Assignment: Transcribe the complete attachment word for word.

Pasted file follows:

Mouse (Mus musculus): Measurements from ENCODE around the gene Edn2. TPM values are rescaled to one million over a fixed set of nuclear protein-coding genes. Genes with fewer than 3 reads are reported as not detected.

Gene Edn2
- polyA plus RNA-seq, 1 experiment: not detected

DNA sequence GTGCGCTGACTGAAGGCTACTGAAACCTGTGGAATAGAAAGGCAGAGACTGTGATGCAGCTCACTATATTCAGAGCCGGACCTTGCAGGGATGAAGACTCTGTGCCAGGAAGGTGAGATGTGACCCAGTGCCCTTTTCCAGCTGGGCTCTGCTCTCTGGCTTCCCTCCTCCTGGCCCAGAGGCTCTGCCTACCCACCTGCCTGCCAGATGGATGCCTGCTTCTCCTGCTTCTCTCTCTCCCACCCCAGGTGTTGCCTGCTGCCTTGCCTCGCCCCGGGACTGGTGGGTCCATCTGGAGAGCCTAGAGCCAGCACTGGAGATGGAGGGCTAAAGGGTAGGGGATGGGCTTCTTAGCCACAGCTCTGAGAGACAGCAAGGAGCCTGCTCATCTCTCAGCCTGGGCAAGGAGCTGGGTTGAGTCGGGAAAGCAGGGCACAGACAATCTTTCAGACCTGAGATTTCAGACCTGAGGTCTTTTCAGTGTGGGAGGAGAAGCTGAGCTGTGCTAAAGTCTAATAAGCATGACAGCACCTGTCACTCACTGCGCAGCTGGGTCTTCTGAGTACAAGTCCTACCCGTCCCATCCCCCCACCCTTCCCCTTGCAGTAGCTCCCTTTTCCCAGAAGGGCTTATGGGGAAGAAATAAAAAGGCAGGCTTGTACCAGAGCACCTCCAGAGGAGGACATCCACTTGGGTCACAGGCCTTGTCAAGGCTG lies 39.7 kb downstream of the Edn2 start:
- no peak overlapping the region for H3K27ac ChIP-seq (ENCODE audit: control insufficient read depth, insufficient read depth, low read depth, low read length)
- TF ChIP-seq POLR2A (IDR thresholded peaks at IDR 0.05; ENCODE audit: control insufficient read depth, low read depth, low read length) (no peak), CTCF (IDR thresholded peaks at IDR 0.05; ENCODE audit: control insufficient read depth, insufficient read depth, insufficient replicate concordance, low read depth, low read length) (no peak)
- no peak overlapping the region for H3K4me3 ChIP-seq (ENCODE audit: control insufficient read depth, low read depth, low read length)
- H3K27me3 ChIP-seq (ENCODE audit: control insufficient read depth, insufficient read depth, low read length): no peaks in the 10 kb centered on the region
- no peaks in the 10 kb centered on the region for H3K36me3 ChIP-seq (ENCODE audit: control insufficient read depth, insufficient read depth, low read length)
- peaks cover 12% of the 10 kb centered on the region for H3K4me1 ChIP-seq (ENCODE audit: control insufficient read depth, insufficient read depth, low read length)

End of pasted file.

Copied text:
Mouse (Mus musculus): Measurements from ENCODE around the gene Edn2. TPM values are rescaled to one million over a fixed set of nuclear protein-coding genes. Genes with fewer than 3 reads are reported as not detected.

Gene Edn2
- polyA plus RNA-seq, 1 experiment: not detected

DNA sequence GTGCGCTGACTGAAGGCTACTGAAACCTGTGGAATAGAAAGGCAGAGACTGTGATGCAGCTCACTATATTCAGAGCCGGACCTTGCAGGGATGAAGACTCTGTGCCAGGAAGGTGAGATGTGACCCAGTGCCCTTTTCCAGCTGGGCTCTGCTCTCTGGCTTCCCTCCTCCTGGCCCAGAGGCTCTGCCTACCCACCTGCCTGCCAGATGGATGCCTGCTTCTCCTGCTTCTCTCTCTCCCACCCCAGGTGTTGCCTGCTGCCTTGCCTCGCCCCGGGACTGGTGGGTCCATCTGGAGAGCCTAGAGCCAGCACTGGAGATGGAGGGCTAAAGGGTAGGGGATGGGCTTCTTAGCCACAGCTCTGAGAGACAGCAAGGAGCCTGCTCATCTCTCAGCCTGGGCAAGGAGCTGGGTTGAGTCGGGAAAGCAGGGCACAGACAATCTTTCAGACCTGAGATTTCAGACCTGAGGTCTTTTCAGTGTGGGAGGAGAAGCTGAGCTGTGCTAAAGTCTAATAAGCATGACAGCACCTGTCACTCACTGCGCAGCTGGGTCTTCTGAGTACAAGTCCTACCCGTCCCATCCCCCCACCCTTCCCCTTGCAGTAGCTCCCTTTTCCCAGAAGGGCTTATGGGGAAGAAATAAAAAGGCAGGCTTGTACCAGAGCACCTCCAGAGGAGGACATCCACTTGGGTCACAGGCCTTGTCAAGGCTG lies 39.7 kb downstream of the Edn2 start:
- no peak overlapping the region for H3K27ac ChIP-seq (ENCODE audit: control insufficient read depth, insufficient read depth, low read depth, low read length)
- TF ChIP-seq POLR2A (IDR thresholded peaks at IDR 0.05; ENCODE audit: control insufficient read depth, low read depth, low read length) (no peak), CTCF (IDR thresholded peaks at IDR 0.05; ENCODE audit: control insufficient read depth, insufficient read depth, insufficient replicate concordance, low read depth, low read length) (no peak)
- no peak overlapping the region for H3K4me3 ChIP-seq (ENCODE audit: control insufficient read depth, low read depth, low read length)
- H3K27me3 ChIP-seq (ENCODE audit: control insufficient read depth, insufficient read depth, low read length): no peaks in the 10 kb centered on the region
- no peaks in the 10 kb centered on the region for H3K36me3 ChIP-seq (ENCODE audit: control insufficient read depth, insufficient read depth, low read length)
- peaks cover 12% of the 10 kb centered on the region for H3K4me1 ChIP-seq (ENCODE audit: control insufficient read depth, insufficient read depth, low read length)